At first glance, you wouldn’t think much has changed in Haiti since an unprecedented tremor ravaged Port-au-Prince five months ago.
“There are piles of rubble everywhere and some parts of Port-au-Prince look like Armageddon,” said American Red Cross spokeswoman Julie Sell with a heavy sigh. She added, “People who work in the humanitarian and disaster relief field for years have said this is possibly the worst destruction of an urban area since World War II.”
But despite the ragged landscape, aid workers and officials say, the country is steadily eking out a recovery that some hope will make the northern hemisphere’s poorest country better than it was before the disaster.
“We’ve had good successes,” said Paul Weisenfeld, coordinator of USAID’s Haiti Task Team. “The response has been robust and extensive and comprehensive but it’s a challenge when you’re working with numbers that big.”
Weisenfeld said the earthquake has “unfortunately, given us a lot of records”: largest number of urban displaced people ever with more than 2 million displaced Haitians living in settlements, of which 1.7 million are in Port-au-Prince; largest distribution of temporary shelters; largest distribution of food and water; 1 million and counting persons vaccinated and more.
Despite the overwhelming needs and the challenging numbers, aid workers aver, Haitians now have 50 percent more potable water than before the earthquake; the spread of disease – which many feared could cause a second wave of disaster – has been largely contained and the Haitian government is regaining its footing.
With 10 percent of the country’s civil service killed and the presidential palace and other government buildings destroyed, the Haitian government’s “ability to step up and take a leadership role in responding to the disaster was severely affected,” said Weisenfeld. “[But] over time we’ve seen them step up and play an increasing role,” aided by support from USAID and other groups that have provided staff, hardware, computers and other capacity-building resources.
Taking a note from Indonesia’s handling of the aftermath of the tsunami, the government created the Interim Haiti Reconstruction Commission, which is heading the recovery effort – taking over from the United Nations, which had initially led the emergency response meetings.
Moving past the emergency phase, however, is proving to be a challenge. And the largest obstacle is the 20-25 million cubic yards of debris – 20-25 times the rubble created by the destruction of New York’s twin towers – that give testament to the worse earthquake Haiti has seen in 200 years.
“Now we’re in a more challenging time because of land ownership and other issues that make it more difficult to achieve more sustainable solutions” such as the switch from temporary to transitional housing, Sell said.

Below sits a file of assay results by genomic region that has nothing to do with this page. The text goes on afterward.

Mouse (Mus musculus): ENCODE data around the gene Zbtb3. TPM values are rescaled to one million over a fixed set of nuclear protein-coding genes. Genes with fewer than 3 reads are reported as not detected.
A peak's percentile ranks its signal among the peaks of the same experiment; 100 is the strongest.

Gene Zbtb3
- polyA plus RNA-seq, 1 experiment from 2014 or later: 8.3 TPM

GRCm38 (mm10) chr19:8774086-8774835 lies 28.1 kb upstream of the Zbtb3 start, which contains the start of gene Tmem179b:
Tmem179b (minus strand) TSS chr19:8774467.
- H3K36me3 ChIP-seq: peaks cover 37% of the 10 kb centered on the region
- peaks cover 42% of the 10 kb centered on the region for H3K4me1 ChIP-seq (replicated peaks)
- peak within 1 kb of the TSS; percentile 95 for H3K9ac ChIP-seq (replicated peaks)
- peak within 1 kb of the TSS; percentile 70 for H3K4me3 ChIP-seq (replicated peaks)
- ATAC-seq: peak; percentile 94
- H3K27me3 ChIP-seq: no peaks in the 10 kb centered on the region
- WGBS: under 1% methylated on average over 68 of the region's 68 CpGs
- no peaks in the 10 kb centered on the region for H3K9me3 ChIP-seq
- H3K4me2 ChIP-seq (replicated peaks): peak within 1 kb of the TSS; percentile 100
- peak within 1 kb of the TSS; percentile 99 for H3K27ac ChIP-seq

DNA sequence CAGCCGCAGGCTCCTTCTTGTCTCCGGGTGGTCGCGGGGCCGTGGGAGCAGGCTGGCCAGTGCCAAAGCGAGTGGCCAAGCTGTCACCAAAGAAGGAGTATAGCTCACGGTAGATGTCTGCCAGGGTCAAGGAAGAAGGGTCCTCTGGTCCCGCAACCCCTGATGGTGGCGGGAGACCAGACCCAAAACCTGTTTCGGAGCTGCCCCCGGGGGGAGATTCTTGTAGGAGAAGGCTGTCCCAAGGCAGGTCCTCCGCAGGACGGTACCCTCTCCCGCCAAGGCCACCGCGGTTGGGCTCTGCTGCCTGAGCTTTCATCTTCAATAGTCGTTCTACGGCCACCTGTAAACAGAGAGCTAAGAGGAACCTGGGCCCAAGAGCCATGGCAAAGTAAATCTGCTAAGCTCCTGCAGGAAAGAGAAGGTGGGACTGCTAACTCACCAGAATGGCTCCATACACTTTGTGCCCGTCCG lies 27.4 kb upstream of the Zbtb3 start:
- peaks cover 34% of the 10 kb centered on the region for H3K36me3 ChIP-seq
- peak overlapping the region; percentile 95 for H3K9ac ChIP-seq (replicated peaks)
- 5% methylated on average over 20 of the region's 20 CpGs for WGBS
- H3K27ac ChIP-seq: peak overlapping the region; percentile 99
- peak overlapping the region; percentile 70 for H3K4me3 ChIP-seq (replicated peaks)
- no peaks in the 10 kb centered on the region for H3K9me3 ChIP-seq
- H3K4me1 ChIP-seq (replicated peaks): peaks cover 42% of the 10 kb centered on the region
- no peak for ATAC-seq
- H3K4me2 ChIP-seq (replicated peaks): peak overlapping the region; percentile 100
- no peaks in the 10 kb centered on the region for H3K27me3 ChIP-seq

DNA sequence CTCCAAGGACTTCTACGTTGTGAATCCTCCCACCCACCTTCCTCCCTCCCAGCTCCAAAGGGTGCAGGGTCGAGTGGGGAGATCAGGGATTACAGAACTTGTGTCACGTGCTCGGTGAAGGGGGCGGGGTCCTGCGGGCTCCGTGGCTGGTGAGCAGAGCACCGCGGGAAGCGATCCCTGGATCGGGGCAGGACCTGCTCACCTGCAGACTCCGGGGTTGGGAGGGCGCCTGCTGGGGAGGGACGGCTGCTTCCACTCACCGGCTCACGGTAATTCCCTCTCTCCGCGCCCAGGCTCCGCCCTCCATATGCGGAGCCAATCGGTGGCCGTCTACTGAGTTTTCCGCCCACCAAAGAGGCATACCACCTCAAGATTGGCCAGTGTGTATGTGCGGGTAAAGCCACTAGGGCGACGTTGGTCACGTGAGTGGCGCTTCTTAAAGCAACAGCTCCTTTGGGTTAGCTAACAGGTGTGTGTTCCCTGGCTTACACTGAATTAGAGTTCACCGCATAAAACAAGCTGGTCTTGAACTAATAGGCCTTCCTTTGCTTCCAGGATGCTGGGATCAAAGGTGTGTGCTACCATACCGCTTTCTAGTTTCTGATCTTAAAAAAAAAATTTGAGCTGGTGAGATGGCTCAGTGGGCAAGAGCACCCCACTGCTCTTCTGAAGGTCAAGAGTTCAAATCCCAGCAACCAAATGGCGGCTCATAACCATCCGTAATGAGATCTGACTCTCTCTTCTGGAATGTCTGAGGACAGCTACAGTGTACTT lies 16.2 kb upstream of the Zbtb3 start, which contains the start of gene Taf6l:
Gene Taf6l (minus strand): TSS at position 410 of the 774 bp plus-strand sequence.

“To build these transitional shelters, land has to become available,” she added. “[But] every spare patch of land is covered. It’s hard to go one block without seeing damaged buildings and people in shelters.”
On June 9, the Haitian government approved population relocations to areas outside the capital. But while nongovernmental organizations have grants to help support families that make the move, many are unwilling to move from the city, perhaps because of a lack of jobs and other resources elsewhere.
“The worldwide experience is people will go and stay where there are jobs or services so ultimately supporting people is going to rely on reactivating the economy and helping the government provide the basic services – health care, education, water – that people need to prosper,” Weisenfeld said.
Building that infrastructure in the short term – and sustaining the gains made in the country’s recovery – will likely be severely thwarted by the approaching hurricane season, however.
With hundreds of thousands of people huddled together in tent villages perched precariously on hillsides and other unstable land likely to turn to mud when it rains, the potential for catastrophe is exponential. Sell said the Red Cross and other NGOs have hired Haitians to assist in hurricane emergency preparations such as: digging ditches to channel water down hillsides, shoring up hillsides with sandbags, leveling land, laying gravel, teaching first aid, and marking emergency evacuation routes. And, in areas where mitigation efforts prove futile, residents have been relocated, Weisenfeld added.
The humanitarian network has also pre-positioned supplies of water, food, blankets, medical supplies and other necessities at various sites throughout the country.
This extended “emergency response phase” – which the UN said could continue for the next 12 to 18 months – is raising some concern with the pace of sustainable rebuilding efforts in Haiti.
“I think the worry we have is people adjust to their situation,” Weisenfeld said. “We have to move aggressively; we don’t want Haitians to get used to living in these conditions.